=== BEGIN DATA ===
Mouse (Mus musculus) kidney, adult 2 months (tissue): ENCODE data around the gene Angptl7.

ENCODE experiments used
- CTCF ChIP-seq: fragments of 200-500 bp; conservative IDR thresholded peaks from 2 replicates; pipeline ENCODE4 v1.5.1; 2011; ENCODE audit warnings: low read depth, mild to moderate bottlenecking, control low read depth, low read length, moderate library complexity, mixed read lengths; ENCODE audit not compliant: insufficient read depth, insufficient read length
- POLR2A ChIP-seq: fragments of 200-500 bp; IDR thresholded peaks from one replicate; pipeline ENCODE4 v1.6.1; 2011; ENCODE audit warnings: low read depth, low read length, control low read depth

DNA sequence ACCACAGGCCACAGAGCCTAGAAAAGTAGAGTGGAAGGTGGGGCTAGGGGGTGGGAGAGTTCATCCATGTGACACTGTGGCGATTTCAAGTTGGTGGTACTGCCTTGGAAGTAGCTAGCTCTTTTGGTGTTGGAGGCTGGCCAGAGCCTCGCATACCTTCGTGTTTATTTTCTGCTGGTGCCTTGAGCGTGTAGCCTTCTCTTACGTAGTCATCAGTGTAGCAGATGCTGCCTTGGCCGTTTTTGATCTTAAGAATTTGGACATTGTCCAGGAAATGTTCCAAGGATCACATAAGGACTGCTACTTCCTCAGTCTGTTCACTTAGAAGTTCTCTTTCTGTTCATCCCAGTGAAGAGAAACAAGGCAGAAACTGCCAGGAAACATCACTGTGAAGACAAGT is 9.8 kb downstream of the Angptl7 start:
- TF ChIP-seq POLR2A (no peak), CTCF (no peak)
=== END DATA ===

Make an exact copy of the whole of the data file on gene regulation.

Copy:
Mouse (Mus musculus) kidney, adult 2 months (tissue): ENCODE data around the gene Angptl7.

ENCODE experiments used
- CTCF ChIP-seq: fragments of 200-500 bp; conservative IDR thresholded peaks from 2 replicates; pipeline ENCODE4 v1.5.1; 2011; ENCODE audit warnings: low read depth, mild to moderate bottlenecking, control low read depth, low read length, moderate library complexity, mixed read lengths; ENCODE audit not compliant: insufficient read depth, insufficient read length
- POLR2A ChIP-seq: fragments of 200-500 bp; IDR thresholded peaks from one replicate; pipeline ENCODE4 v1.6.1; 2011; ENCODE audit warnings: low read depth, low read length, control low read depth

DNA sequence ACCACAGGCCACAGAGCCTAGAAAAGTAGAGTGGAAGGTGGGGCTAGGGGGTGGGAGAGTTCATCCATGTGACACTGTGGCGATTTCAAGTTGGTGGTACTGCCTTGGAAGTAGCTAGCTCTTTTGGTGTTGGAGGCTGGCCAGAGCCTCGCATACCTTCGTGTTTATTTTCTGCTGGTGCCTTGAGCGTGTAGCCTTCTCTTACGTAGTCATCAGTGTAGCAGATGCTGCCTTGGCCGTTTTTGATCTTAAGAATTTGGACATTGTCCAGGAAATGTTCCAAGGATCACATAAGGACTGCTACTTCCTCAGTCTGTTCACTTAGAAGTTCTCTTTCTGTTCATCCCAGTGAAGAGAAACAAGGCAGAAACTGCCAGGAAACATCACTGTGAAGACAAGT is 9.8 kb downstream of the Angptl7 start:
- TF ChIP-seq POLR2A (no peak), CTCF (no peak)